Returning Resident: You are eligible to apply for a returning resident green card if you were a previous owner of one but spent a year or more abroad. You must, however, demonstrate the reasons you were not in the US, such as a family emergency or cultural obligations that were unavoidable.
So these are the green card categories; moving on, let us see who is eligible for H-1B to Green Card in the next section.
Note : Once you get permanent citizenship, you can apply for a home loan to finance your property in the US. Also Read: Bank of America Plasma Loyalty Card: Features, Activation, and Login Process Who’s Eligible for H1B to Green Card?
It is important to know the eligibility criteria before applying for a green card. The applicants applying for employment-based cards are most likely to fall under these sub-categories.
Immigrant worker Physician National Interest Waiver Immigrant investor
There are many others as well, but the majority of people fall into these brackets. Moving ahead, let’s look at the steps to convert
from H1B to Green card. Steps to Convert H1B Visa to Green Card
from H1B to Green Card is a systematic process that requires time and patience. We have broken down the steps below, so follow the instructions carefully. Also, please keep in mind to fill all the essential forms and not skip any step. Step 1: Apply for Your PERM Certification
A permanent labor certification is issued by the Department of Labor (DOL) which allows an employer to hire a foreign worker to work permanently in the United States
First, your employer needs to apply for the labor certification in your name, known as PERM (Permanent Labor). Using this form, your employer will: Decide on your pay. Show that there are no suitable U.S. candidates for the role. Complete the ETA 9809 form.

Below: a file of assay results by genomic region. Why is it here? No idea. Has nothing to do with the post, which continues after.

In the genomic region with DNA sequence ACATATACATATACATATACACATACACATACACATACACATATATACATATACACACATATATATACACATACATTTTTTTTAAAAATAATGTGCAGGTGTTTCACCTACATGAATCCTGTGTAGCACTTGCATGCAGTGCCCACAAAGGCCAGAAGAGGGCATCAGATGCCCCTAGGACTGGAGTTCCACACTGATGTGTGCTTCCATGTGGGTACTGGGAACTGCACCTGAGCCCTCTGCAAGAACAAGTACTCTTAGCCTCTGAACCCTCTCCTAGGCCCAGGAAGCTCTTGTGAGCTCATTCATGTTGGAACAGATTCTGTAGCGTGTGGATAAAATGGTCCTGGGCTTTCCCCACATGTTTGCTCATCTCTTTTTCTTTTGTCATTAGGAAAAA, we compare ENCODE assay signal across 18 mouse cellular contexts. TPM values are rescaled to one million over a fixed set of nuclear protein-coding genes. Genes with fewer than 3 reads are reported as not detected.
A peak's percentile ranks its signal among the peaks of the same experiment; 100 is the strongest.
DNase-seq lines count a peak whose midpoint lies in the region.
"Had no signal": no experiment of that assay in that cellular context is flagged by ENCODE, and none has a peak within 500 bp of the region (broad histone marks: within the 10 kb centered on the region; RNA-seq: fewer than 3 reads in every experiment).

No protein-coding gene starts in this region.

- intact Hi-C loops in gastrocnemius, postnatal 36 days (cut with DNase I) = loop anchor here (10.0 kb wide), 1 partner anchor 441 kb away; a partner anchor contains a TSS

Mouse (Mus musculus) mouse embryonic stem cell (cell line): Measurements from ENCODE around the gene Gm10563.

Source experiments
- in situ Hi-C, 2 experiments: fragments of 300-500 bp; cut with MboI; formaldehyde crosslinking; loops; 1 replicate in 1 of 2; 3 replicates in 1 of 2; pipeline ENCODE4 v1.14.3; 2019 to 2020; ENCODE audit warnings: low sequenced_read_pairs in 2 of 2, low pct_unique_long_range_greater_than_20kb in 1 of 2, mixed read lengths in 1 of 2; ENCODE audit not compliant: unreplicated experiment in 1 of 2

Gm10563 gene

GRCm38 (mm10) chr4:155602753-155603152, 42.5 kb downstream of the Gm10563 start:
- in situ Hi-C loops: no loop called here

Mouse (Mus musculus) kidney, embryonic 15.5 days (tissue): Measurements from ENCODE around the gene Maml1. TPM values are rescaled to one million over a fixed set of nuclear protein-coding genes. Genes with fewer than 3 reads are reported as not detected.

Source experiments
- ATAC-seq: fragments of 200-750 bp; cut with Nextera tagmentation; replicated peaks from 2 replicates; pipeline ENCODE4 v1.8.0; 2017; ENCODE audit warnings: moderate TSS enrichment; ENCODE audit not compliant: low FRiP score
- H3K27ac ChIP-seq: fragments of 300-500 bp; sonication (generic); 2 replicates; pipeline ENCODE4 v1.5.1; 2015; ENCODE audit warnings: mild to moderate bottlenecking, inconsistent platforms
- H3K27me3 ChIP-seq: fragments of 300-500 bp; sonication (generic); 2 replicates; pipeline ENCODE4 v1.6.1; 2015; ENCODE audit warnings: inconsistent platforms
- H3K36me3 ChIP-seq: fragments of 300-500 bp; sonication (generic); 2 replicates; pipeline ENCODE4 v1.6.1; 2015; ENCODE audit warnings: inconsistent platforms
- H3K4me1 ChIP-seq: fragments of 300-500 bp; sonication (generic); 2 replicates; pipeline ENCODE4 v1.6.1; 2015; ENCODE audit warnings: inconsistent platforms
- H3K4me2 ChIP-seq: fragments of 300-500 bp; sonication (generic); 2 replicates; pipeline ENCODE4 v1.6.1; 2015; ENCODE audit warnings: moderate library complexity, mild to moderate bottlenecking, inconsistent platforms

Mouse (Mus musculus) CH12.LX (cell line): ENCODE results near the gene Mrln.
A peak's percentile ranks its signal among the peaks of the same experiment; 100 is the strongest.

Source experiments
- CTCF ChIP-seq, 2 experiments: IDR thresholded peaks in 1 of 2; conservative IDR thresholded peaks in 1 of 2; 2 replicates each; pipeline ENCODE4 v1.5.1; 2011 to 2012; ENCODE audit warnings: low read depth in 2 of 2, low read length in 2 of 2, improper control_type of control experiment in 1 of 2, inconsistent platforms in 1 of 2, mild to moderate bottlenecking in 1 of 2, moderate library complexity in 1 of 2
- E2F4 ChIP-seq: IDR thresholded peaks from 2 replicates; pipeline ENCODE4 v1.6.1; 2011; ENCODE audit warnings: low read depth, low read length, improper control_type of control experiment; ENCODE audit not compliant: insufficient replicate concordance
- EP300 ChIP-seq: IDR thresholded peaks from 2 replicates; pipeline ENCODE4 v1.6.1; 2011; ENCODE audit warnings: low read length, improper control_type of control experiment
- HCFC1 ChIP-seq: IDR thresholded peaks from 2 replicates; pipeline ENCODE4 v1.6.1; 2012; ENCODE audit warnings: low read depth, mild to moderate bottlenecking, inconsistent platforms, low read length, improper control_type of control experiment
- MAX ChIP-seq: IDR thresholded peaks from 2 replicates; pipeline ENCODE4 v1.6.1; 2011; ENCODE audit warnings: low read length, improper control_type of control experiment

After completing this step, you need to move on to the next one.
Step 2: File Form I-140
Form I-140, Immigrant Petition for Alien Worker is a form that is submitted to the United States Citizenship and Immigration Service (USCIS) by an employer to petition for a foreign employee to work in the US on a permanent basis.
Submit the I-140 form, also called the
Immigration Petition for Alien Workers, as soon as the PERM certification is accepted. The office will assign you a priority date as soon as the United States Citizenship and Immigration Services (USCIS) receives your application.
However, as a foreign national, you will not be able to proceed to the next step until your term has ended. Once your form is accepted and qualified, you can jump to the third step.
Step 3: File Form I-485
A person in the US can apply for lawful permanent resident status using Form I-485, Application to Register Permanent Residence or Adjust Status.
The last form is the